The son put us at a table to wait while he made the call. I ordered a burger and was half way through it, when the guy finally came back. The kid wasn’t hungry and sat sucking on a glass of Coke, watching me eat. I could tell Sonny wasn’t happy. He sat down and stared at his hands clasped together on the white tablecloth. He said his dad apologized to us, but things had changed and he couldn’t take the chance of losing his restaurant because of a promise he had made years ago. He said he was sorry, but the kid’s grandfather was dead and couldn’t do anything about it now. Sonny looked up then and met the kid’s eyes. Al just sat there, pale and silent. I was about to speak up, say something about maybe forcing them to honor the agreement, when the kid reached into his pocket and handed Sonny a letter, never breaking eye contact.

Sonny nodded when he finished reading it and handed it back, mumbling something about his dad thinking we might have it. He acted like he was relieved, giving the kid a hint of a smile as he looked down at the box on the floor by the kid’s chair. Al said he had one more thing to do and that we would be back in an hour.

Carrying the box, the kid headed out to the corridor, moving fast and not saying anything, with me tagging along. We came to a cross-corridor and he turned right, walked awhile, and turned left. I was getting pissed. We made two more turns before I grabbed him by the shoulder. His eyes were sad, but hopeful, when he answered my question. The envelope held a letter from Uncle Jim and the deed to the restaurant, made out to the kid and his mom. Sarah had already signed the transfer of ownership and all it needed was the kid’s signature with me as witness. Once they met their part of the bargain, the restaurant ownership would officially transfer to Sonny’s dad.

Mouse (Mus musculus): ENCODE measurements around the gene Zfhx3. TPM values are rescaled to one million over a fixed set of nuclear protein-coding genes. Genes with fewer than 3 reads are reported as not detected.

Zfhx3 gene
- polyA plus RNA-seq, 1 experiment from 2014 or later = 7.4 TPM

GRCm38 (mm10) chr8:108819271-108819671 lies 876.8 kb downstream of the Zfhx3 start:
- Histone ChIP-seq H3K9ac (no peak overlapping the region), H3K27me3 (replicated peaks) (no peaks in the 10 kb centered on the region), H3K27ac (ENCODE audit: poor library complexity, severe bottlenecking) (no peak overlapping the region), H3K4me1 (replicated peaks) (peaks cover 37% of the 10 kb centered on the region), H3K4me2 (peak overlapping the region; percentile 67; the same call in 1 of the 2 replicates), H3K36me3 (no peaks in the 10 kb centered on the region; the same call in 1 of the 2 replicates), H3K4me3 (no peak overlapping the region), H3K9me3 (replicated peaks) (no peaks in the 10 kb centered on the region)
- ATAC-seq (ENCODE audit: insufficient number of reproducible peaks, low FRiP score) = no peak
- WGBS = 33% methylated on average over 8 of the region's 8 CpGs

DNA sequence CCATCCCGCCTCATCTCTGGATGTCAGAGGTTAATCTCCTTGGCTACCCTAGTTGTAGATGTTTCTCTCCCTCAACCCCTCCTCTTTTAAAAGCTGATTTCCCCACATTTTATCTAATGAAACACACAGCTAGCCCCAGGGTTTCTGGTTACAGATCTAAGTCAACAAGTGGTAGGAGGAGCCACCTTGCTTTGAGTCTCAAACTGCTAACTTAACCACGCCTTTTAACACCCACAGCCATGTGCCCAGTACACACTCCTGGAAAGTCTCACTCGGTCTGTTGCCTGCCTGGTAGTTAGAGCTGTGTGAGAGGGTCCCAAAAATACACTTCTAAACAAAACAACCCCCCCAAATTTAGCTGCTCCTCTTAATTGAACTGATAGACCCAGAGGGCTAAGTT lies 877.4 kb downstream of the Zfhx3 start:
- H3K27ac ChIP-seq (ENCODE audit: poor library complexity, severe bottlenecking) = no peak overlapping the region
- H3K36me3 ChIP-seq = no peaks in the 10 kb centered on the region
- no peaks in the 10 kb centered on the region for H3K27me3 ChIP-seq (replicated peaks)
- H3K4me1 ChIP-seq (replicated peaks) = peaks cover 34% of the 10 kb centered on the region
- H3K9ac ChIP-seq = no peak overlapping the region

So, what were we doing here? The kid pointed to the end of the deserted corridor we had just entered. Closed doors on both sides didn’t tell me anything. He grinned and picked up the box again, striding to the blank wall at the end. I didn’t even notice the emergency fire extinguisher, until he started fooling with it. He unlocked the holder with a key he had, then took the extinguisher down and turned it upside down. There on the bottom was a sticky label with Uncle Jim’s name on it. He looked at it for a minute and there were tears on his cheeks. He hugged that fire extinguisher as if it really was his granddad. Finally, he pulled the top of the box open, pointed the nozzle inside, and started spraying the tumbleweed.

Hey, what the hell are you doing? I grabbed for the nozzle and he batted my hand away.

Leave it alone! he growled.

I backed off and he glanced another warning in my direction, before reaching down inside the box to turn the tumbleweed over and spray the other side. The foam was sticky and gray, making the thing look like a grimy, flocked Christmas tree. When he had emptied the sprayer, shaking it several times to make sure he got all of it out, he knelt down beside the box, weeping silently.

Okay, Grampa, he whispered, it’s time to go.

He folded the top closed and stood up, holding the box and looking at me hard. I looked back at him and touched the box in his